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Business Lessons from Ziplining Experiences Part 2

We contunue the journey of business lessons and insights from my first zipline experience. If you missed Part 1 of this post, you can read it here.

Business Lessons : The First Jump Is The Real Test

After the safety briefing, putting on the gear and receiving instruction on what to do and how to do, it was time for that leap of faith.

There were 12 of us. The youngest was my 9 year old son Junior. At this stage our guide informed us that the first zip was the shortest of them all. It was the only one with steps for going down a route to take one back to base. This was so that whoever felt they could not continue through the whole course after that first experience could do so. All of us professed that we were not going to quit, not at the start.

One Of Us Actually Quit!

In the order in which we were organized, each one of us took off from Platform 1 and landed on Platform 2. Some landings were picture perfect. The majority were quite bumpy. In ziplining as in business, even with all the instructions given, not everyone will get it right at the beginning. So when starting out be understanding of youself and others. It will take a lot of practice to get better.

One of the people who got it right the first time was my 9 year old son. Throughout the course, he kept wondering why grown ups had challenges following instructions. The business lessons I learned from this were: it is easier to grasp and live principles when you are younger. If you are reading this and you are in your 20s or 30s, this is the best time to start out in business. You will adapt and learn faster than trying to do so when older. there is so much that I am learning and afraid to implement in my 50s that I wish I had learned in my ealier years. The boldness and innocence of youth is great advantage in business. For parents reading this, expose your children to business principles by surrounding yourself and your family with like-minded people. Your children will learn the art of risk taking and how to manage it when it is healthier for them to do so.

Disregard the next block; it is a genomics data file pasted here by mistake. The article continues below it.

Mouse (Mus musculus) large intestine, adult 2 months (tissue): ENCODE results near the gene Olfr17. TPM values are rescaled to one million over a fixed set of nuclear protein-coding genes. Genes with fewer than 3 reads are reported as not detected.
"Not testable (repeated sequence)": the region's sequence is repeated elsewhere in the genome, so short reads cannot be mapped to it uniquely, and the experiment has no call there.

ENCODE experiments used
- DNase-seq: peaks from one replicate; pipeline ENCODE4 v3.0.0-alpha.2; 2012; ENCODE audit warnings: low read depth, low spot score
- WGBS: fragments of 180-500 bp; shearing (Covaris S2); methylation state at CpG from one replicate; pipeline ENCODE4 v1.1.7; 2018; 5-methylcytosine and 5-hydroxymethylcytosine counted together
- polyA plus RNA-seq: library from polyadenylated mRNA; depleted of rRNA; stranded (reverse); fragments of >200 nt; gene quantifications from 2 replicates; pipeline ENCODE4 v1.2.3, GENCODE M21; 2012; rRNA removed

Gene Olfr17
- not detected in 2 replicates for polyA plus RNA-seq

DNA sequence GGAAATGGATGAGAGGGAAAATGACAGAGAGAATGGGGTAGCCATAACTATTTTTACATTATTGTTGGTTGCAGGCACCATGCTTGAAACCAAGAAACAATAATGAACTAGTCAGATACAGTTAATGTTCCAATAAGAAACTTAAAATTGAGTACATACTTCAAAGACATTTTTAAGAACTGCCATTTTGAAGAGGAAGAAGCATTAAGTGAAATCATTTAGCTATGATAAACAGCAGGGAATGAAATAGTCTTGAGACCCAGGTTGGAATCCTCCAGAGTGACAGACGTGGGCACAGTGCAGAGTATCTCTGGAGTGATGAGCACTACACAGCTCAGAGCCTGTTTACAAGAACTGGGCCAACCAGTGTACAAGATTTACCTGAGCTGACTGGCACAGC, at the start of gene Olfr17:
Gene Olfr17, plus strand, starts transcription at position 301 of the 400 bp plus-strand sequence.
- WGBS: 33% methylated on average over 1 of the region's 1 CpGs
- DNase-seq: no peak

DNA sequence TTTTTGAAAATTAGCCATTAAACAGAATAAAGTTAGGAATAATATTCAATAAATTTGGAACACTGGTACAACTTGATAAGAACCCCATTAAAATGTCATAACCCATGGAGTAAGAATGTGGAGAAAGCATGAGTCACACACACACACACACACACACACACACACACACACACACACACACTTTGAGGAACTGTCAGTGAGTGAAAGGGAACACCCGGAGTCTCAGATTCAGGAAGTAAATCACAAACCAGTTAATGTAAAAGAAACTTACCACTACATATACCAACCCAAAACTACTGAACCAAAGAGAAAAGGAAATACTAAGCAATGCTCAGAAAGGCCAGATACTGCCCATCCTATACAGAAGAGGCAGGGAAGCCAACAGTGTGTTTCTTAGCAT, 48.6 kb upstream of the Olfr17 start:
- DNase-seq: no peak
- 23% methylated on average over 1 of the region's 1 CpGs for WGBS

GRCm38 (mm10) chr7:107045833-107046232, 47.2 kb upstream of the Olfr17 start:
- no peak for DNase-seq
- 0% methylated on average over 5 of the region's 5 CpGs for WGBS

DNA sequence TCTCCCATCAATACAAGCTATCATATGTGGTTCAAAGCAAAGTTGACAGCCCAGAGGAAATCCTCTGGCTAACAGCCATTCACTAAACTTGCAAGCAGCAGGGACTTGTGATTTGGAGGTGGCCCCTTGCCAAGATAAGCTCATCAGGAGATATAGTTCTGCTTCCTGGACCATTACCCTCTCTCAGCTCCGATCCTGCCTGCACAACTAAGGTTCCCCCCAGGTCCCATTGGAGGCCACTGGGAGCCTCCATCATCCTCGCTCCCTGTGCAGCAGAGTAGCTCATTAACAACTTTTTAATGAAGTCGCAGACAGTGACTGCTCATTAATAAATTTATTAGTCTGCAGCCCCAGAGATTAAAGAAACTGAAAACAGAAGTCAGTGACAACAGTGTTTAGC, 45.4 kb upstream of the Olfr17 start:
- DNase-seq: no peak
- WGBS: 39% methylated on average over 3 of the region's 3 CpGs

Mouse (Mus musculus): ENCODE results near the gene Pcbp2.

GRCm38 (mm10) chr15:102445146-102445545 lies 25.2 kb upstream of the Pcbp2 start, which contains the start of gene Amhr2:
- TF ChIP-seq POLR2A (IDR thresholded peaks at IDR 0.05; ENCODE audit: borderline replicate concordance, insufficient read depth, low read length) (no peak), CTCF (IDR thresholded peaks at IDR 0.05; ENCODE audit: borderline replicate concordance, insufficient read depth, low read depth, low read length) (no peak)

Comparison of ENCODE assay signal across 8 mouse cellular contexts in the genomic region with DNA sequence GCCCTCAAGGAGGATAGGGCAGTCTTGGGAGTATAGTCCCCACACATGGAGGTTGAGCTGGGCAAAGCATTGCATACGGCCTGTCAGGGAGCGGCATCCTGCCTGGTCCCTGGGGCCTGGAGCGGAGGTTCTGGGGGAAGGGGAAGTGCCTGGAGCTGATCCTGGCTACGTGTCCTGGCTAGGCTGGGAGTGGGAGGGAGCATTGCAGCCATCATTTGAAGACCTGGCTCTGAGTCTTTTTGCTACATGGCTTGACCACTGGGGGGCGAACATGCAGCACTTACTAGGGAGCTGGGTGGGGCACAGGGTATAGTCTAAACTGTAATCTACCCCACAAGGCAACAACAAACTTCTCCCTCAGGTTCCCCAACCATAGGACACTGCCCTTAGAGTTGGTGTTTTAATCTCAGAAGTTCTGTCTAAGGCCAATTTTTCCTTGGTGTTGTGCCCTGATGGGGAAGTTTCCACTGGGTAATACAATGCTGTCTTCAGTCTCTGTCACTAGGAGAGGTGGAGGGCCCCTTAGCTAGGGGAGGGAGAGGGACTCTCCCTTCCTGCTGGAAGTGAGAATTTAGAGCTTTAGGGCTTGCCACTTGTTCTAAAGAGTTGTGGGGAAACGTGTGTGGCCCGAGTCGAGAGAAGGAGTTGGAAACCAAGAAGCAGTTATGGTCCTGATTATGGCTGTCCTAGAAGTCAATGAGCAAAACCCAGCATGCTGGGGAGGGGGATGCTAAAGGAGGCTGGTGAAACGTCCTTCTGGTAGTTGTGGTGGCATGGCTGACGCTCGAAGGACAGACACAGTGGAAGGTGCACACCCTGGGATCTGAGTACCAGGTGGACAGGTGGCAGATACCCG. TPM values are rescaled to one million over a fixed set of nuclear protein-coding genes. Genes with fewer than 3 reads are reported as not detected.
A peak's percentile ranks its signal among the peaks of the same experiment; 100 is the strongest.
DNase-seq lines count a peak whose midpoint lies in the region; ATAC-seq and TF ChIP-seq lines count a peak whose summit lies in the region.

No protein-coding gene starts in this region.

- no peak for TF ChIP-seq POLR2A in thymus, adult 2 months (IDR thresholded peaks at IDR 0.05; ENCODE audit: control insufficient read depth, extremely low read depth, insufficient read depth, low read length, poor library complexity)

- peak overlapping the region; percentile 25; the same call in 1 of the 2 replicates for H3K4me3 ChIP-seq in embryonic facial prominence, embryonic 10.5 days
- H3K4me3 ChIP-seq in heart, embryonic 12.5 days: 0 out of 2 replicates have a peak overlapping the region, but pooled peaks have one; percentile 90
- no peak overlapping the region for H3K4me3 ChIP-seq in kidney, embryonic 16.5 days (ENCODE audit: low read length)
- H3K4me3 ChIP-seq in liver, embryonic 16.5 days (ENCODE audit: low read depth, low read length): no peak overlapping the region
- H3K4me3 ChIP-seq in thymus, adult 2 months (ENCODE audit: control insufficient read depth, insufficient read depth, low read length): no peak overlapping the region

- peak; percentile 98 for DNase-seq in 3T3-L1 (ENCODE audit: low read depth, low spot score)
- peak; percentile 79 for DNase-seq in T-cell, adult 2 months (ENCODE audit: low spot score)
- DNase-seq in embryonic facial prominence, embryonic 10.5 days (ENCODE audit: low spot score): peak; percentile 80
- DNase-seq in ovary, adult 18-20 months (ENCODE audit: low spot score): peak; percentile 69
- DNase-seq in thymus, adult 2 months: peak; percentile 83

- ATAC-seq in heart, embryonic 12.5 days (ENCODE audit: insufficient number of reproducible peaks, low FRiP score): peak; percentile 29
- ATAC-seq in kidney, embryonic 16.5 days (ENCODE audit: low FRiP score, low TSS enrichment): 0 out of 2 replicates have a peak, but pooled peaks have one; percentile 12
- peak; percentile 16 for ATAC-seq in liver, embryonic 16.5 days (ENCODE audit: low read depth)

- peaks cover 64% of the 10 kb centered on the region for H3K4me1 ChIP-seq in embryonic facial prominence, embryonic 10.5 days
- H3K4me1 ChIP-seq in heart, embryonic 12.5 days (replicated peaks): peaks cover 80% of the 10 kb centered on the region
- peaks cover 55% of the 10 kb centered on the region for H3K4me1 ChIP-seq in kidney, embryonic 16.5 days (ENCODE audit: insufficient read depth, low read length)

And guess what! After 100% of us professed to stick it out to the end, one of us actually quit! A lady in her early 40s said she could not go on. She got of the platform and went to wait for us at base. We were sad, disappointed and tried to persuade her to go on. Her husband was the most disappointed. Business lessons learned: when the going gets tough, only the tough get going. No matter how much you want everyone who starts out with you to complete the journey, some will quit. Embrace it and move on doing what needs to be done.

The Course Challenges Kept Changing

As we progressed through the zipline course, the challenge at each platform was different. Sometomes it was the length, height from the ground, speed on the zipline and so on. Each challenge demanded something different from us. There were multiple business lessons here too.

  1. Posture can make the zip easy or hard. How one positioned their body during the zip made a difference. In business, posture is not physical. It is mental. How confident are you in yourself, your skills and the busness you are doing. Build your confidence through personal development. Read business related books, attend trainig and surround yourself with the right people. Your posture will rise.
  2. Before taking each zip, we were instructed on how to deal with it. The same applies in business. Understand the chalenge. It is easier to deal with a challenge that you know. Put a strategy of how to tackle the challenge. Do not just go in anyhow. Consult those who have gone before you for advice.
  3. When people did a perfect landing, the rest of the team cheered and celebrated with them. When someone did not get it right, the others encouraged and gave advice on how to make things better. The business lessons here were that have an inner group of people who will celebrate your victories with you. They are also needed to correct you and encourage you when things go wrong.
  4. On the longest zipline, the speed was slower than most and we had to propel ourselves forward to make it to the end. Nearly all of us ended up “crawling” along the line to make it to the end. My 9 year old had to do a joint zip with our guide because on his own, he would have stopped midway. His being lightweight was a disadvantage for him. There is nothing wrong with seeking outside help for your business organization or your team. All entities go through a rough patch that cannot be overcome without external assistance. Never be too proud to ask for and accept the help.

I truly enjoyed our time together as a family during this ziplining experience. We made new friends with whom we are still in touch. We came out stronger and closer as a team (family). For me, the business lessons I took away were quite profound.

The Amazwing-zwing Zipline Tours do organize team building excursions for schools, corporates, churches and any groups that want to strengthen their team spirit. You can check them out here and explore how your team can benefit from their services.

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Nomusa Mhlanga 315-copy-412x540-320x420-150x150Nomusa is a good wife of one and a loving mother of four sons. A professional water resources consultant with a Masters degree in Water Resources Engineering and Management, she has mastered the art of mindset shifting and integrating her conventional professional training with becoming a successful God praising network marketing business owner.


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